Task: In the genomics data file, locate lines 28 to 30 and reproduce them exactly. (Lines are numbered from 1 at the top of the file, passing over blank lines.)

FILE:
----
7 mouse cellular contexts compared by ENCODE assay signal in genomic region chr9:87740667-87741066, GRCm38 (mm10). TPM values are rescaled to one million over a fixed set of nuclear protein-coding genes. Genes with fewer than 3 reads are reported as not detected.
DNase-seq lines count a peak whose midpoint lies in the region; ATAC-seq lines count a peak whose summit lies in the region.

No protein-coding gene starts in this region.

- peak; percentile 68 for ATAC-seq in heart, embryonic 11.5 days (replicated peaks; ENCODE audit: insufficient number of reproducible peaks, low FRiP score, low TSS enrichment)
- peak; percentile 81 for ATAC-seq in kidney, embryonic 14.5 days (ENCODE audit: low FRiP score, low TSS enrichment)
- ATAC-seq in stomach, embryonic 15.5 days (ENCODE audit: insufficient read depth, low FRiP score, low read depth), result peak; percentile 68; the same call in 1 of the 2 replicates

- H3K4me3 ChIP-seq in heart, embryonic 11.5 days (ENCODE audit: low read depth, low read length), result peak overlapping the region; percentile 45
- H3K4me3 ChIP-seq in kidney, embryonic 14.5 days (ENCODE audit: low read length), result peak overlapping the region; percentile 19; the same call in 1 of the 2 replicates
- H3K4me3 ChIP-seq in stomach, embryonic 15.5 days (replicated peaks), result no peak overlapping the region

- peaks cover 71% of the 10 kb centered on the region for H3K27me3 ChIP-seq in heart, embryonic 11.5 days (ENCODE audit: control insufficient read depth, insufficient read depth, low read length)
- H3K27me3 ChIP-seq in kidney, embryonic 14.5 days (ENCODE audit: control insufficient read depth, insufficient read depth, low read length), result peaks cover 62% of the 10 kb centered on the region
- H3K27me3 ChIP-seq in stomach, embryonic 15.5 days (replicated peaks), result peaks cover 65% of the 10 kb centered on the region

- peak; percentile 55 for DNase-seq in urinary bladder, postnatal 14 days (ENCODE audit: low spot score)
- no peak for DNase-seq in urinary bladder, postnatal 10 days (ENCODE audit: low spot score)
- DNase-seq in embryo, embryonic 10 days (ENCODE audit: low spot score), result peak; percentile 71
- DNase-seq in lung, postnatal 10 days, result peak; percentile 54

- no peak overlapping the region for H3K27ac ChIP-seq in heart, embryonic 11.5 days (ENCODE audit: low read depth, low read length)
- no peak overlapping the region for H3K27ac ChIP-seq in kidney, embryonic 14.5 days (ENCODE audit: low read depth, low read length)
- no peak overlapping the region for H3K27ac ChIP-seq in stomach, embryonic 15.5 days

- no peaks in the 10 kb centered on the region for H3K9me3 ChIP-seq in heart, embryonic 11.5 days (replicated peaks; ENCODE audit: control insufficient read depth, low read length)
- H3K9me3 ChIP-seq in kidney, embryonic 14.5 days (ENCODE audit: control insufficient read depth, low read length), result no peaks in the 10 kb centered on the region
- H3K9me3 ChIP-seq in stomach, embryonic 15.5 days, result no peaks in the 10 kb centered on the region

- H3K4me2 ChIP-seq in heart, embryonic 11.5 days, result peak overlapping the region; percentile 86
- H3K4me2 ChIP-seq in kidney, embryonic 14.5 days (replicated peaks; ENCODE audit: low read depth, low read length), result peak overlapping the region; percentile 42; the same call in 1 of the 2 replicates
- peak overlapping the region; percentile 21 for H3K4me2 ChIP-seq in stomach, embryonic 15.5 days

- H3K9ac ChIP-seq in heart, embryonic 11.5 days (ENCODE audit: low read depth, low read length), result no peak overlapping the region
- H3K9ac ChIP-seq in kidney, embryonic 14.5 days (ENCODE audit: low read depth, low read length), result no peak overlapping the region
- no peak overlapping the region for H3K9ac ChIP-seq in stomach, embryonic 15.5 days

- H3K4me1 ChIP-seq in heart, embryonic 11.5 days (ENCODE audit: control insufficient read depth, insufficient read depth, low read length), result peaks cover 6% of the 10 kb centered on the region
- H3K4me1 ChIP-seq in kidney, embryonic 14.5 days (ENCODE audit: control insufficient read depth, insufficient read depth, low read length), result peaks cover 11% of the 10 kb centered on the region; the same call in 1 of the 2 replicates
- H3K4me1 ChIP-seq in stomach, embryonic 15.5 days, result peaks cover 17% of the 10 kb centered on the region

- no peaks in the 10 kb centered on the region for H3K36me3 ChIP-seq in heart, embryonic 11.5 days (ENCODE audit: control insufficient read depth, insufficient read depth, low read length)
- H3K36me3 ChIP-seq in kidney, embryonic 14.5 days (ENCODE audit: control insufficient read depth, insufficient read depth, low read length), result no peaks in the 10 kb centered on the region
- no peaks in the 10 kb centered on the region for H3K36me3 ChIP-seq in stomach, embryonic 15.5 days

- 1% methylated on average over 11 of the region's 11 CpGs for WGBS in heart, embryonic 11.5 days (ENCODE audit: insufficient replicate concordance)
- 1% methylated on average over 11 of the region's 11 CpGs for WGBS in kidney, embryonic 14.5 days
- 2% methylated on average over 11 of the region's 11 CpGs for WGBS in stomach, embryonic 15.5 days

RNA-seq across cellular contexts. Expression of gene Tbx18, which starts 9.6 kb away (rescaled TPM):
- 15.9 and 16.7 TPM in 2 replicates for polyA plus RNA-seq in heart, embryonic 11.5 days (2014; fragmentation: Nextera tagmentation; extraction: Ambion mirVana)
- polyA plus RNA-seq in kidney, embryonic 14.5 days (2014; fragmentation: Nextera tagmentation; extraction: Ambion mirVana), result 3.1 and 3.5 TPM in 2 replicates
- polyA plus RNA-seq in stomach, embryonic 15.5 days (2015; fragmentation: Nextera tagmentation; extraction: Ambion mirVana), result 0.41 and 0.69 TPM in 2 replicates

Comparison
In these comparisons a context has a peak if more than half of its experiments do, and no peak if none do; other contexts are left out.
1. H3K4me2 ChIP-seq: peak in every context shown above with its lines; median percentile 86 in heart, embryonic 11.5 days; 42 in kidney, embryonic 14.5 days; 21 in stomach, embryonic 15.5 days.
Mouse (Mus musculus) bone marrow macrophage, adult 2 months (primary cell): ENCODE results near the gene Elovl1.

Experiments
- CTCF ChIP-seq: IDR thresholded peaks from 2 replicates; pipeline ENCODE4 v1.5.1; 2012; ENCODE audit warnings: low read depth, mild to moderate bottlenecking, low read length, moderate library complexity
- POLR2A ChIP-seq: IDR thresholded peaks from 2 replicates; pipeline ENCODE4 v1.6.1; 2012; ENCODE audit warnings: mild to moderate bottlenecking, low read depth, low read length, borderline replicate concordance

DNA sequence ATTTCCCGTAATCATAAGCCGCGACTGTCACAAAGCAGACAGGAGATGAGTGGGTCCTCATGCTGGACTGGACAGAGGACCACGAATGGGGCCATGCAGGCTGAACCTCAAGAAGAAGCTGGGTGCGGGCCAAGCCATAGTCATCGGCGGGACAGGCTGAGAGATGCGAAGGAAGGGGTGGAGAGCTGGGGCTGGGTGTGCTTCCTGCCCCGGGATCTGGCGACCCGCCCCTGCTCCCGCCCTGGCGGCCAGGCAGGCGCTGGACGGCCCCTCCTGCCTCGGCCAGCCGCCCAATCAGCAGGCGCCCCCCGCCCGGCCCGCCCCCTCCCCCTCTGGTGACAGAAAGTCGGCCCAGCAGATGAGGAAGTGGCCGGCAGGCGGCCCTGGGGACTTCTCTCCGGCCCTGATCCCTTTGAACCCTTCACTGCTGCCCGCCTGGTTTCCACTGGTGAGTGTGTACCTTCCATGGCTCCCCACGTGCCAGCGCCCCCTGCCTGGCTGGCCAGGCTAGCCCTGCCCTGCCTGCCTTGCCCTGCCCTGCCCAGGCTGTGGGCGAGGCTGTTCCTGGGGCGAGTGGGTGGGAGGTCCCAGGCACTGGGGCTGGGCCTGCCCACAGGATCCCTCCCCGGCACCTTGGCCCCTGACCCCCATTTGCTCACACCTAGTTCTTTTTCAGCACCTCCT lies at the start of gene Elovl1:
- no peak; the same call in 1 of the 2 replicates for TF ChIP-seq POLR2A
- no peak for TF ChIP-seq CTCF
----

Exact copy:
- no peak overlapping the region for H3K9ac ChIP-seq in stomach, embryonic 15.5 days

- H3K4me1 ChIP-seq in heart, embryonic 11.5 days (ENCODE audit: control insufficient read depth, insufficient read depth, low read length), result peaks cover 6% of the 10 kb centered on the region
- H3K4me1 ChIP-seq in kidney, embryonic 14.5 days (ENCODE audit: control insufficient read depth, insufficient read depth, low read length), result peaks cover 11% of the 10 kb centered on the region; the same call in 1 of the 2 replicates